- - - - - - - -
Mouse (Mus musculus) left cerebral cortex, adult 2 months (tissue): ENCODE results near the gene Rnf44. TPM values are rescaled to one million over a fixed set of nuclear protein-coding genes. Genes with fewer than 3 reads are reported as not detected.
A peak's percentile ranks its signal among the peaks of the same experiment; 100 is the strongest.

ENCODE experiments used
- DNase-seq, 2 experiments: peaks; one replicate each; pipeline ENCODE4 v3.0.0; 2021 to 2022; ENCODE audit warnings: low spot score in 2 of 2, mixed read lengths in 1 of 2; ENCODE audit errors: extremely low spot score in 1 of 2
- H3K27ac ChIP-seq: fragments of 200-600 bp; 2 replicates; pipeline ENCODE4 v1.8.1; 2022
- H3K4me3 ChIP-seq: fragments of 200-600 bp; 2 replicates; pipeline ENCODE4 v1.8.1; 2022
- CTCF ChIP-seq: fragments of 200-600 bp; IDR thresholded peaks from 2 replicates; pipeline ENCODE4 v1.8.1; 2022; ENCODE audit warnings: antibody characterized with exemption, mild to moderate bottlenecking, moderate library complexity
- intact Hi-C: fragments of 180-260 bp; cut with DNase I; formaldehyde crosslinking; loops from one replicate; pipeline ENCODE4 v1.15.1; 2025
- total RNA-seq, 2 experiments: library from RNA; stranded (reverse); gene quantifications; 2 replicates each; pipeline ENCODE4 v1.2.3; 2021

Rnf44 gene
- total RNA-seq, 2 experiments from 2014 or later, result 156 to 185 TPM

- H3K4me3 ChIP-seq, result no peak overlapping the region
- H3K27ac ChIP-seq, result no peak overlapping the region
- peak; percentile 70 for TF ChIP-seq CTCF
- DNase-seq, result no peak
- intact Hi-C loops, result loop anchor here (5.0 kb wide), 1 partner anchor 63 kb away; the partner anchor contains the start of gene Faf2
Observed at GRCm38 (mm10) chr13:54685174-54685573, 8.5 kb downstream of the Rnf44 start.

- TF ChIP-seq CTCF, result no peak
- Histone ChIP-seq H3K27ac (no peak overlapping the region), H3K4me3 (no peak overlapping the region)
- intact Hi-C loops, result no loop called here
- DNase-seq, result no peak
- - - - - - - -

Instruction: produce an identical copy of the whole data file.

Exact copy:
Mouse (Mus musculus) left cerebral cortex, adult 2 months (tissue): ENCODE results near the gene Rnf44. TPM values are rescaled to one million over a fixed set of nuclear protein-coding genes. Genes with fewer than 3 reads are reported as not detected.
A peak's percentile ranks its signal among the peaks of the same experiment; 100 is the strongest.

ENCODE experiments used
- DNase-seq, 2 experiments: peaks; one replicate each; pipeline ENCODE4 v3.0.0; 2021 to 2022; ENCODE audit warnings: low spot score in 2 of 2, mixed read lengths in 1 of 2; ENCODE audit errors: extremely low spot score in 1 of 2
- H3K27ac ChIP-seq: fragments of 200-600 bp; 2 replicates; pipeline ENCODE4 v1.8.1; 2022
- H3K4me3 ChIP-seq: fragments of 200-600 bp; 2 replicates; pipeline ENCODE4 v1.8.1; 2022
- CTCF ChIP-seq: fragments of 200-600 bp; IDR thresholded peaks from 2 replicates; pipeline ENCODE4 v1.8.1; 2022; ENCODE audit warnings: antibody characterized with exemption, mild to moderate bottlenecking, moderate library complexity
- intact Hi-C: fragments of 180-260 bp; cut with DNase I; formaldehyde crosslinking; loops from one replicate; pipeline ENCODE4 v1.15.1; 2025
- total RNA-seq, 2 experiments: library from RNA; stranded (reverse); gene quantifications; 2 replicates each; pipeline ENCODE4 v1.2.3; 2021

Rnf44 gene
- total RNA-seq, 2 experiments from 2014 or later, result 156 to 185 TPM

- H3K4me3 ChIP-seq, result no peak overlapping the region
- H3K27ac ChIP-seq, result no peak overlapping the region
- peak; percentile 70 for TF ChIP-seq CTCF
- DNase-seq, result no peak
- intact Hi-C loops, result loop anchor here (5.0 kb wide), 1 partner anchor 63 kb away; the partner anchor contains the start of gene Faf2
Observed at GRCm38 (mm10) chr13:54685174-54685573, 8.5 kb downstream of the Rnf44 start.

- TF ChIP-seq CTCF, result no peak
- Histone ChIP-seq H3K27ac (no peak overlapping the region), H3K4me3 (no peak overlapping the region)
- intact Hi-C loops, result no loop called here
- DNase-seq, result no peak